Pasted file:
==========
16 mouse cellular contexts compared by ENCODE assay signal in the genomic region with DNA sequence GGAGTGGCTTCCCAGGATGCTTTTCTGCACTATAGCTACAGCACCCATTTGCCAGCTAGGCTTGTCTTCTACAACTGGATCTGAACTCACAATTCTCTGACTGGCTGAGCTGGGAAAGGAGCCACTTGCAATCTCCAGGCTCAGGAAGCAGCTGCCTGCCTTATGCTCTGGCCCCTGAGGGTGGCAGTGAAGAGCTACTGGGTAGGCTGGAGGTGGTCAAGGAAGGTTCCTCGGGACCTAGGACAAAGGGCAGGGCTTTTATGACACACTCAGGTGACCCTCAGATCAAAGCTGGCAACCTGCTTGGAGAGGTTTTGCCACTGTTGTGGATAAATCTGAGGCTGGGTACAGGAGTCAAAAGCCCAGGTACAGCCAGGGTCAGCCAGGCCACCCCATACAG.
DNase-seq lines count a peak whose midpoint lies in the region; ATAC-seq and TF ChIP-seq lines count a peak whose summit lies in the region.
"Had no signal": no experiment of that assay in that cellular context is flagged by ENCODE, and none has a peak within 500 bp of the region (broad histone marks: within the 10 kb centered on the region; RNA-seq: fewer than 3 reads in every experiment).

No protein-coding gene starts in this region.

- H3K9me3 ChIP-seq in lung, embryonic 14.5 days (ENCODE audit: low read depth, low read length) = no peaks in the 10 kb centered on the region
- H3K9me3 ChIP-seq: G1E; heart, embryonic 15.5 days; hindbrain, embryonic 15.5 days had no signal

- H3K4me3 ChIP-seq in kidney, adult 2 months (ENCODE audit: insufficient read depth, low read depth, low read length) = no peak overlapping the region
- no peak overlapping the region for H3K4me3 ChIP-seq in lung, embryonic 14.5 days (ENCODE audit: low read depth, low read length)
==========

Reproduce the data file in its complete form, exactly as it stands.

16 mouse cellular contexts compared by ENCODE assay signal in the genomic region with DNA sequence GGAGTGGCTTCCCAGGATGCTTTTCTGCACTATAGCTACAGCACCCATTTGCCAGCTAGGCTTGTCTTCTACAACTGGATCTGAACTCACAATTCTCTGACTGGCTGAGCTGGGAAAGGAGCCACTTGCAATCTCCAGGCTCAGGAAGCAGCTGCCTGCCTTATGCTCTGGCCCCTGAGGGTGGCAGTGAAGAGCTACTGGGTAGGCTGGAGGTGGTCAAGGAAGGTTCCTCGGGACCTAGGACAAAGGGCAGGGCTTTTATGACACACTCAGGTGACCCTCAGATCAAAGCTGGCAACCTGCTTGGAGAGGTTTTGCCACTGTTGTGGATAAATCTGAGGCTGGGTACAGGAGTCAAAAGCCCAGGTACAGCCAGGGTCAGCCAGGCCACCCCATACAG.
DNase-seq lines count a peak whose midpoint lies in the region; ATAC-seq and TF ChIP-seq lines count a peak whose summit lies in the region.
"Had no signal": no experiment of that assay in that cellular context is flagged by ENCODE, and none has a peak within 500 bp of the region (broad histone marks: within the 10 kb centered on the region; RNA-seq: fewer than 3 reads in every experiment).

No protein-coding gene starts in this region.

- H3K9me3 ChIP-seq in lung, embryonic 14.5 days (ENCODE audit: low read depth, low read length) = no peaks in the 10 kb centered on the region
- H3K9me3 ChIP-seq: G1E; heart, embryonic 15.5 days; hindbrain, embryonic 15.5 days had no signal

- H3K4me3 ChIP-seq in kidney, adult 2 months (ENCODE audit: insufficient read depth, low read depth, low read length) = no peak overlapping the region
- no peak overlapping the region for H3K4me3 ChIP-seq in lung, embryonic 14.5 days (ENCODE audit: low read depth, low read length)